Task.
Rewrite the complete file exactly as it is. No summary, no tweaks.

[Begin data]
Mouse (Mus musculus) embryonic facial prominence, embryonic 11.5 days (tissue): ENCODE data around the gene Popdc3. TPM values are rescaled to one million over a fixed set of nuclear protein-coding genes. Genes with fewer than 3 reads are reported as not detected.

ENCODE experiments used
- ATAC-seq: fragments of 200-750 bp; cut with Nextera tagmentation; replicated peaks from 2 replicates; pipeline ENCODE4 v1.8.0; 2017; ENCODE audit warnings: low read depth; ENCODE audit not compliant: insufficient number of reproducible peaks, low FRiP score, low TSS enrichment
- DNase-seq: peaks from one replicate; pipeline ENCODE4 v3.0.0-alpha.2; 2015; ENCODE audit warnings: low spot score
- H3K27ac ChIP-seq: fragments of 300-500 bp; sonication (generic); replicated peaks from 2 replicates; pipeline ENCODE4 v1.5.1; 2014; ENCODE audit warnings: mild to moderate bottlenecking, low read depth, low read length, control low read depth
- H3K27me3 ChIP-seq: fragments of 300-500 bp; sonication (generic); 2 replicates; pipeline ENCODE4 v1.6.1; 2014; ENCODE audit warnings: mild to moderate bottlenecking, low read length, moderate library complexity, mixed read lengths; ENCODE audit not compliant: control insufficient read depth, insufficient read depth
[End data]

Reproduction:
Mouse (Mus musculus) embryonic facial prominence, embryonic 11.5 days (tissue): ENCODE data around the gene Popdc3. TPM values are rescaled to one million over a fixed set of nuclear protein-coding genes. Genes with fewer than 3 reads are reported as not detected.

ENCODE experiments used
- ATAC-seq: fragments of 200-750 bp; cut with Nextera tagmentation; replicated peaks from 2 replicates; pipeline ENCODE4 v1.8.0; 2017; ENCODE audit warnings: low read depth; ENCODE audit not compliant: insufficient number of reproducible peaks, low FRiP score, low TSS enrichment
- DNase-seq: peaks from one replicate; pipeline ENCODE4 v3.0.0-alpha.2; 2015; ENCODE audit warnings: low spot score
- H3K27ac ChIP-seq: fragments of 300-500 bp; sonication (generic); replicated peaks from 2 replicates; pipeline ENCODE4 v1.5.1; 2014; ENCODE audit warnings: mild to moderate bottlenecking, low read depth, low read length, control low read depth
- H3K27me3 ChIP-seq: fragments of 300-500 bp; sonication (generic); 2 replicates; pipeline ENCODE4 v1.6.1; 2014; ENCODE audit warnings: mild to moderate bottlenecking, low read length, moderate library complexity, mixed read lengths; ENCODE audit not compliant: control insufficient read depth, insufficient read depth